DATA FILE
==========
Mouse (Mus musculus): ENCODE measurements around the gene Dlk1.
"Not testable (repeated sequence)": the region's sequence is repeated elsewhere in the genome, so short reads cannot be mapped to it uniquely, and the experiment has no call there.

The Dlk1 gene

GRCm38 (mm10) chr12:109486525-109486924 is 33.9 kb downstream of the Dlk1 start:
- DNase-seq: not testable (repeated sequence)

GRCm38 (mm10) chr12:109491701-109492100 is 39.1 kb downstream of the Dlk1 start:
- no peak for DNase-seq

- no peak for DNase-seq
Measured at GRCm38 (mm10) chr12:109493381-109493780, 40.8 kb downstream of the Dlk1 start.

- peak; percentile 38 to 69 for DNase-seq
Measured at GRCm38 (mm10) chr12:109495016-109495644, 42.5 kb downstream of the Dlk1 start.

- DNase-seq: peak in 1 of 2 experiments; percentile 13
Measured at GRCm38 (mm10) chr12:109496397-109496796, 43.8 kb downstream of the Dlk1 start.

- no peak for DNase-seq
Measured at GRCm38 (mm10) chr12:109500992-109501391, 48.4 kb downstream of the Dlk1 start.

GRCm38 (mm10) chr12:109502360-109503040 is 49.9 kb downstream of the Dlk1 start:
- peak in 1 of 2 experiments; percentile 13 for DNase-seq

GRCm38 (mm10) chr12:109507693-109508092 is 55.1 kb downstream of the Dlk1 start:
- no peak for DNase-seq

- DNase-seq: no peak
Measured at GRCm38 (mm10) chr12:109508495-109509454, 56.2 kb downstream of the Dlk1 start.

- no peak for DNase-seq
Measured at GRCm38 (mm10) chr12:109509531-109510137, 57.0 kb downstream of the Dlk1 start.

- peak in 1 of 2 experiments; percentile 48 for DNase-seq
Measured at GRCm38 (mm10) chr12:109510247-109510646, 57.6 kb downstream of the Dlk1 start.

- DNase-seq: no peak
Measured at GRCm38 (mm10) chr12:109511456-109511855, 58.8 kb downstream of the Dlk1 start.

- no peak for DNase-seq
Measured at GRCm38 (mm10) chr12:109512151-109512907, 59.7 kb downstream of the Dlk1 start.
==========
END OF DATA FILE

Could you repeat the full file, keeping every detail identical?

Mouse (Mus musculus): ENCODE measurements around the gene Dlk1.
"Not testable (repeated sequence)": the region's sequence is repeated elsewhere in the genome, so short reads cannot be mapped to it uniquely, and the experiment has no call there.

The Dlk1 gene

GRCm38 (mm10) chr12:109486525-109486924 is 33.9 kb downstream of the Dlk1 start:
- DNase-seq: not testable (repeated sequence)

GRCm38 (mm10) chr12:109491701-109492100 is 39.1 kb downstream of the Dlk1 start:
- no peak for DNase-seq

- no peak for DNase-seq
Measured at GRCm38 (mm10) chr12:109493381-109493780, 40.8 kb downstream of the Dlk1 start.

- peak; percentile 38 to 69 for DNase-seq
Measured at GRCm38 (mm10) chr12:109495016-109495644, 42.5 kb downstream of the Dlk1 start.

- DNase-seq: peak in 1 of 2 experiments; percentile 13
Measured at GRCm38 (mm10) chr12:109496397-109496796, 43.8 kb downstream of the Dlk1 start.

- no peak for DNase-seq
Measured at GRCm38 (mm10) chr12:109500992-109501391, 48.4 kb downstream of the Dlk1 start.

GRCm38 (mm10) chr12:109502360-109503040 is 49.9 kb downstream of the Dlk1 start:
- peak in 1 of 2 experiments; percentile 13 for DNase-seq

GRCm38 (mm10) chr12:109507693-109508092 is 55.1 kb downstream of the Dlk1 start:
- no peak for DNase-seq

- DNase-seq: no peak
Measured at GRCm38 (mm10) chr12:109508495-109509454, 56.2 kb downstream of the Dlk1 start.

- no peak for DNase-seq
Measured at GRCm38 (mm10) chr12:109509531-109510137, 57.0 kb downstream of the Dlk1 start.

- peak in 1 of 2 experiments; percentile 48 for DNase-seq
Measured at GRCm38 (mm10) chr12:109510247-109510646, 57.6 kb downstream of the Dlk1 start.

- DNase-seq: no peak
Measured at GRCm38 (mm10) chr12:109511456-109511855, 58.8 kb downstream of the Dlk1 start.

- no peak for DNase-seq
Measured at GRCm38 (mm10) chr12:109512151-109512907, 59.7 kb downstream of the Dlk1 start.